RICHLAND COUNCIL DISTRICT 7

Richland County Council: Incumbent Kennedy defeated

Challenger takes the incumbent’s home turf to win the nomination

celblanc@thestate.com June 12, 2012 

Torrey Rush candidate for Richland County Council District 7

KENDRICK CHILES — Courtesy photograph

  • Richland County Council Six of the 11 seats on Richland County Council are on the ballot this fall. But only one – the District 7 Democratic primary – was on Tuesday’s primary ballot. Other county officeholders – including Sheriff Leon Lott, coroner Gary Watts and clerk of court Jeanette W. McBride, all Democrats – are unopposed. County Council District 7 The winner will face Republican challenger Celestine W. Parker in November. Gwendolyn Kennedy (i) — 597 Torrey Rush — 874

Richland County Councilwoman Gwendolyn Kennedy suspected she would lose her seat when she learned Tuesday night that her home turf and two other large precincts went against her.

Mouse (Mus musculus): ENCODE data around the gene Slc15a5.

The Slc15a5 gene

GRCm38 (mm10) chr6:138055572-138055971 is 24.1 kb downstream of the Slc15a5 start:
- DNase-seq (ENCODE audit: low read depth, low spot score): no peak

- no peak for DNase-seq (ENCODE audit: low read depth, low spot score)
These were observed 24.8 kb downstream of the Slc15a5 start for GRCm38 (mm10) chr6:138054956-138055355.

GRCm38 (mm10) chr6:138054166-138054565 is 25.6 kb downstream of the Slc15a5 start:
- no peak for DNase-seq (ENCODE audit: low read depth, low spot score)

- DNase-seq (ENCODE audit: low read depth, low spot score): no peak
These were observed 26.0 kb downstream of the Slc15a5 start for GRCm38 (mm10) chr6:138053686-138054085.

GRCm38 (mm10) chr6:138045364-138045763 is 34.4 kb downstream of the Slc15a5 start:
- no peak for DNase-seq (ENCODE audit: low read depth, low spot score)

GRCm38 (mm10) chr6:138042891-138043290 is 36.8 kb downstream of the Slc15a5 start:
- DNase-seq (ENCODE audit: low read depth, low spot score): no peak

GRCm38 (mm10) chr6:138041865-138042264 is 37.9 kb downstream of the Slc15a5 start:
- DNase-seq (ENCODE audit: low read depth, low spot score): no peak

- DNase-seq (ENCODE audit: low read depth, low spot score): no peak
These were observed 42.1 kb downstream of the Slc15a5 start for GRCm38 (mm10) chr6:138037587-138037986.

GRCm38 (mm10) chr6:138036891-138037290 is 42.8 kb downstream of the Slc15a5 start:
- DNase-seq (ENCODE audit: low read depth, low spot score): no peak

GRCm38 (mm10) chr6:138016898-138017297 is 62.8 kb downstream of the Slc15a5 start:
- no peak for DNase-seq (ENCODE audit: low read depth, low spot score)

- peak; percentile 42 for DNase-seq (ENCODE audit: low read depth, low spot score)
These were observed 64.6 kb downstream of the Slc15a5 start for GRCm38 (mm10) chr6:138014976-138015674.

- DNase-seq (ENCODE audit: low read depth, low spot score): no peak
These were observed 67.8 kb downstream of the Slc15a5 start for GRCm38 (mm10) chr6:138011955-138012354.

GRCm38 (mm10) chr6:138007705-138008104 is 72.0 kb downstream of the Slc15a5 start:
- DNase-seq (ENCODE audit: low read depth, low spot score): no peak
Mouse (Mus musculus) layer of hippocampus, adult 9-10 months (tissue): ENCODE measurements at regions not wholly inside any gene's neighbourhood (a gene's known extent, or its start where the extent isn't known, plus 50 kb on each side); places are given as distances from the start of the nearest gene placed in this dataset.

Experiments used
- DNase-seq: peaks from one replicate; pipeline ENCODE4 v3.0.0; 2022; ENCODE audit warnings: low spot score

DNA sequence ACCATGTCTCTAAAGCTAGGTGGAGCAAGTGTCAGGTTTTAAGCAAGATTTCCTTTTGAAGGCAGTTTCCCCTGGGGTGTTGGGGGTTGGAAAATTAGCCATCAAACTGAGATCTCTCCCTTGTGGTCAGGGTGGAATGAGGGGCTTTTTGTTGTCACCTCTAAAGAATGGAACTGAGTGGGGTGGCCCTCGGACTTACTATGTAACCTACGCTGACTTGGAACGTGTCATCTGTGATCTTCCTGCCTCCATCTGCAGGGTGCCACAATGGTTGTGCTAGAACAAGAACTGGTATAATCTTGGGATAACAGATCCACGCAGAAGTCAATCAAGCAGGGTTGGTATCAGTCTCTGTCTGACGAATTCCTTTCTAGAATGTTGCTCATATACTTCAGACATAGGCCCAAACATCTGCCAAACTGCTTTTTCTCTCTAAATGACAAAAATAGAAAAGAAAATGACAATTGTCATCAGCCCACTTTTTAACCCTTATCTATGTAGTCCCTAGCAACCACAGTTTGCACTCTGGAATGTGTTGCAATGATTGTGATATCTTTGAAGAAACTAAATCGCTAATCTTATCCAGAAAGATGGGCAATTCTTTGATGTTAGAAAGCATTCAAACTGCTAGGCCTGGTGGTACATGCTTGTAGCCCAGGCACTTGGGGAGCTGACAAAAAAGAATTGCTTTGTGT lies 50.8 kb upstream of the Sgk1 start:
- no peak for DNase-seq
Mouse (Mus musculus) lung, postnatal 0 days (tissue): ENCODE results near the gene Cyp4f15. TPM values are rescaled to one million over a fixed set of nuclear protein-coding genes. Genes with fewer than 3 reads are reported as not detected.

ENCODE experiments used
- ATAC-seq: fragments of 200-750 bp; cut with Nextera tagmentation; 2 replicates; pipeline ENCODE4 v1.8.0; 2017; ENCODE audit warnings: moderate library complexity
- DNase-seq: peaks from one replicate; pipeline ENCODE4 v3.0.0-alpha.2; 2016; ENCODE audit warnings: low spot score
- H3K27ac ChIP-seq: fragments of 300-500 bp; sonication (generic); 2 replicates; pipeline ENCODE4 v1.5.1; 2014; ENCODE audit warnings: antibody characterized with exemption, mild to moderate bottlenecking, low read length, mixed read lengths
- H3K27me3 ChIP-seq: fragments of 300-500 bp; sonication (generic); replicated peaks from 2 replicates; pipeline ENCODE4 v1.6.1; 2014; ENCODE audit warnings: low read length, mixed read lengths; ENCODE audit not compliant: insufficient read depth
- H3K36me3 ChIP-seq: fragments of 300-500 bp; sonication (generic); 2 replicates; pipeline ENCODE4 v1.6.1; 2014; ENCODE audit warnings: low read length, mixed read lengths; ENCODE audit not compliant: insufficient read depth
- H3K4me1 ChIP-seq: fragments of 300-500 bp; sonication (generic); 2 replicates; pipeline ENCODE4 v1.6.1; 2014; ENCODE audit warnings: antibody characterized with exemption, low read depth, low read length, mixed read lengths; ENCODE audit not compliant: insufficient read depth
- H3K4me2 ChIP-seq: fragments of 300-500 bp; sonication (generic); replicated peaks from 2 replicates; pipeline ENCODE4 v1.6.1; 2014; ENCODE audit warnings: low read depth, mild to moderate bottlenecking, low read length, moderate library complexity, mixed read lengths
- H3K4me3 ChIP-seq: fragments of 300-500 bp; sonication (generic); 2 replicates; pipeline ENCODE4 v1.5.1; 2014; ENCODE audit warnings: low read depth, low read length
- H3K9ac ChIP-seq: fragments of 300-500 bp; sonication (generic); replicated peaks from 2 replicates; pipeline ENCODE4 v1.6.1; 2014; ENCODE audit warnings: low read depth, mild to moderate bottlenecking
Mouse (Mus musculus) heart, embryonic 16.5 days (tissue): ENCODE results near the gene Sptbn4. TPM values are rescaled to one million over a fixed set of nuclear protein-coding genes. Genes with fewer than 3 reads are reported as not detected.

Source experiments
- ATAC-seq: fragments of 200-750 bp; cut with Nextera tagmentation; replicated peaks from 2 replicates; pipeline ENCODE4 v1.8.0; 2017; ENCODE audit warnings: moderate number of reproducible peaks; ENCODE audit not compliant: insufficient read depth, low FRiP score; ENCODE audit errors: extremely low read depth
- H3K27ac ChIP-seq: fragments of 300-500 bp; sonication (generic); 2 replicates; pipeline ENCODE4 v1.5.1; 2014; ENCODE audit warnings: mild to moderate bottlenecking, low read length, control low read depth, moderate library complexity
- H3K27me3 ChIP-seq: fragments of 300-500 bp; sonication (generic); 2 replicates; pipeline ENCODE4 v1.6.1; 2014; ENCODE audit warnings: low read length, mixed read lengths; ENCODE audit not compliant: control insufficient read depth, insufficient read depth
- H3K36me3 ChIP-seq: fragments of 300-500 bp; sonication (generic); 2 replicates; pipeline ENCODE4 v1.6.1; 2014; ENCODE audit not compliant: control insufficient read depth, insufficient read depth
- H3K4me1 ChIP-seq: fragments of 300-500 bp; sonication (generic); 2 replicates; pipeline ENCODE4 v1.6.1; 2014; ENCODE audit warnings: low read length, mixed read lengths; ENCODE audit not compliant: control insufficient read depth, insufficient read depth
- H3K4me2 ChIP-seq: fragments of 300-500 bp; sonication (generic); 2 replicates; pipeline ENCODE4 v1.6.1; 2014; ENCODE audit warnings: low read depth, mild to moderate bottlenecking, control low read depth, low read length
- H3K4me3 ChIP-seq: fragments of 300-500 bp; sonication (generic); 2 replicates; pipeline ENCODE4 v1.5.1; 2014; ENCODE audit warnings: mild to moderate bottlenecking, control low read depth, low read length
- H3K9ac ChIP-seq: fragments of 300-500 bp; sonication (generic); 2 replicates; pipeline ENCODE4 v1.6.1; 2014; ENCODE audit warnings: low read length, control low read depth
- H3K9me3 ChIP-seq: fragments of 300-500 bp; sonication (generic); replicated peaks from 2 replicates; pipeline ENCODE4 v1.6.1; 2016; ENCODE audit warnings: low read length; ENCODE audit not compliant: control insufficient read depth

“I knew I had lost,” said Kennedy, who was seeking a second consecutive term in her second stint on council. “I think I ran a good race. It just happened.”

Newcomer Torrey Rush carried about two-thirds of the ballots in a particularly low-turnout primary. Early results show Rush with a single-digit win in the Meadowlake precinct, Kennedy’s political base.

“We had a good idea (about a win) probably around 8-ish,” Rush said while celebrating at a restaurant. “We’re excited.”

District 7 encompasses older urban neighborhoods and the fast-growing I-77 corridor, stretching north of I-20 from Blythewood to Monticello Road.

Rush, a former county board of zoning appeals member, said his door-to-door campaign focused especially on the Meadowlake neighborhood.

“We knew that was her home turf, and we really wanted to battle there,” he said. “You couldn’t take a candidate like Ms. Kennedy lightly.”

Kennedy called to concede and to wish Rush well about 8:30 p.m.

“I told her she was a great opponent and that I appreciated our spirited debates, though we didn’t have many.”

Asked by a reporter if this was her last campaign, Kennedy once again showed her fighting spirit. “Oh, no. Don’t count me out,” she said. “I have a few good years left.”

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